How To Understand the Health Benefits of Green Barley

Green barley

If green barley sounds like something you would only feed a hamster or guinea pig, think again. As one of the many substances traditionally found in Asian cuisine, but now emerging into greater global consumption, green barley has many vital nutrients and you may find yourself supplementing with it soon.

  1. What is green barley? For the uninitiated, green barley as a supplement can be taken in pill, powder or liquid form. You might also see it referred to as barley grass. All green barley supplements, regardless of form, are derived from the leaves of young barley plants. Be wary of added and unnecessary ingredients that may be undesirable in the juice form (such as sugar).
  2. Vitamins. Green barley is a good source of B vitamins, vitamin C and vitamin E. This plant can provide you with more vitamin C than orange juice. Additionally, green barley contains more beta-carotene than carrots, and its beta-carotene is easier for the body to utilize.
  3. Antioxidants. Green barley contains a particular form of vitamin E - alpha-tocopherol succinate - whose antioxidant qualities have been documented extensively. Not only that, but green barley is the best vegetable source of the enzyme superoxide dismutase, one of the most important antioxidants to the health of cells that are exposed to oxygen.
  4. Protein and amino acids. For those looking to maintain a healthy level of protein without relying on meat, roughly 40% of the mass of green barley is protein. The assortment of amino acids in green barley is wonderfully vast.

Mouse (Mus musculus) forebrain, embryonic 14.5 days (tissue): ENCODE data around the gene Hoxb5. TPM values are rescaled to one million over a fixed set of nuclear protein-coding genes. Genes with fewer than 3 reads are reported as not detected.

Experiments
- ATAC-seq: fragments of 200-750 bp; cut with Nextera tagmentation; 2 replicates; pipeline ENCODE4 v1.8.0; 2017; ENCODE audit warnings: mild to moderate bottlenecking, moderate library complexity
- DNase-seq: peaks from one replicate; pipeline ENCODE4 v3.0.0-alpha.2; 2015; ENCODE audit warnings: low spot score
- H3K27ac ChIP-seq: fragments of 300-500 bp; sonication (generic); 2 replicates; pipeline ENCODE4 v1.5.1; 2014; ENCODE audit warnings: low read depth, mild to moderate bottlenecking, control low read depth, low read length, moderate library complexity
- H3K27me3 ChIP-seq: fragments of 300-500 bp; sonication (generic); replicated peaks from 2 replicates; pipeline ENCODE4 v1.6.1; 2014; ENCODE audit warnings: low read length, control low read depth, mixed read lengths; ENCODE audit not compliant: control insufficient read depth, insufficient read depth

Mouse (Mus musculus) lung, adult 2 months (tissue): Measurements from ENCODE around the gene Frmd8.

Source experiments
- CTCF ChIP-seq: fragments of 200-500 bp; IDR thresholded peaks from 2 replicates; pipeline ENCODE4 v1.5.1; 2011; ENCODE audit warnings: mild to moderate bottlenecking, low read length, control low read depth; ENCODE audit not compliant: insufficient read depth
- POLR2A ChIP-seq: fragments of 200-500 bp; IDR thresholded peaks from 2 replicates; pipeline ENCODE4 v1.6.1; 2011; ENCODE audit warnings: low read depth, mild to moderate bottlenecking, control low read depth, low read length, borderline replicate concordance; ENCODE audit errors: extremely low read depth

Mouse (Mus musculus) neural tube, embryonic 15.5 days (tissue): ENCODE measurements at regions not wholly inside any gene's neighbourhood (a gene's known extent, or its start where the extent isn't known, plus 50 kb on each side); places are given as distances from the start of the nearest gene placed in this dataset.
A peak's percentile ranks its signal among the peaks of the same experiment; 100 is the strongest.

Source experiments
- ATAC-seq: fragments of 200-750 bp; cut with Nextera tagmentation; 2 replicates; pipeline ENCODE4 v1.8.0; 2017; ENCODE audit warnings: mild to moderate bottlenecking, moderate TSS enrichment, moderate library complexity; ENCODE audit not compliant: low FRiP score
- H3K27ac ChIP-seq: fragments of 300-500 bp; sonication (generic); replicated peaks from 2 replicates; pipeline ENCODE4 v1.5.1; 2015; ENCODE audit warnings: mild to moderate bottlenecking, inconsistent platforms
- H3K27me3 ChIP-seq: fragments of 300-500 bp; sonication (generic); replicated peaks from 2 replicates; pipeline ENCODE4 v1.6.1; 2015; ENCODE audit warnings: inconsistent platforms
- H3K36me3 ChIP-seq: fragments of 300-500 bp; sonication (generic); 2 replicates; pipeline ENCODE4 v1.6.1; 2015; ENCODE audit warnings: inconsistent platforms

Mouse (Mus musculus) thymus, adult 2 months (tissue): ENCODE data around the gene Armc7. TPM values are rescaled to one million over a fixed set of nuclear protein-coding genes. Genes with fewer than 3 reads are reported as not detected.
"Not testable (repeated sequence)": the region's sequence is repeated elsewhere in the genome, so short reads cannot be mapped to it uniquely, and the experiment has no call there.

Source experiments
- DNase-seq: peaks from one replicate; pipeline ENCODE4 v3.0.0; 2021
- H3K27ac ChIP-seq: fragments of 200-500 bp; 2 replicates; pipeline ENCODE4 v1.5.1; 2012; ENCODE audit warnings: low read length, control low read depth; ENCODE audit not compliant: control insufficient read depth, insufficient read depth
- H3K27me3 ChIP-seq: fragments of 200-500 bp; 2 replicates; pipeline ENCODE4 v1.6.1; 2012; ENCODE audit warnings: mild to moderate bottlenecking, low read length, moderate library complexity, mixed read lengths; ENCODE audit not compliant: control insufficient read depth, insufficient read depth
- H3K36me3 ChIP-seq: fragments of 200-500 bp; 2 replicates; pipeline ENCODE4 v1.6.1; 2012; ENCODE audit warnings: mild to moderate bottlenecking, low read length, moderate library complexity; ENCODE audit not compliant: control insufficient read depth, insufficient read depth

5. Mineral-rich. Not only is green barley an excellent source of protein, but it has more calcium than milk - roughly ten times more! Calcium isn't the only mineral available in green barley, though; in fact, green barley is a veritable goldmine of minerals, containing potassium, manganese, zinc and a particularly high amount of iron (even more than spinach, which is famous for its iron content).
  6. Source of fiber. Green barley contains the fiber a-glucan. Researchers are studying the possibility that a-glucan, more familiarly present in oat bran, can reduce cholesterol levels.
  7. Chlorophyll? Some have attributed chlorophyll (responsible for the green pigment in plants like green barley) with an antioxidant effect, or the ability to cure bad breath or even combat the symptoms of fibromyalgia. However, there is little evidence to confirm these assertions.

Green barley is undeniably good for you; as a vegetable, it is a great source of vitamins, minerals and antioxidants, and would be a wise addition to your diet. Rather than approaching green barley as a cure-all or exotic miracle substance, we should appreciate it as a good, healthy food.

 

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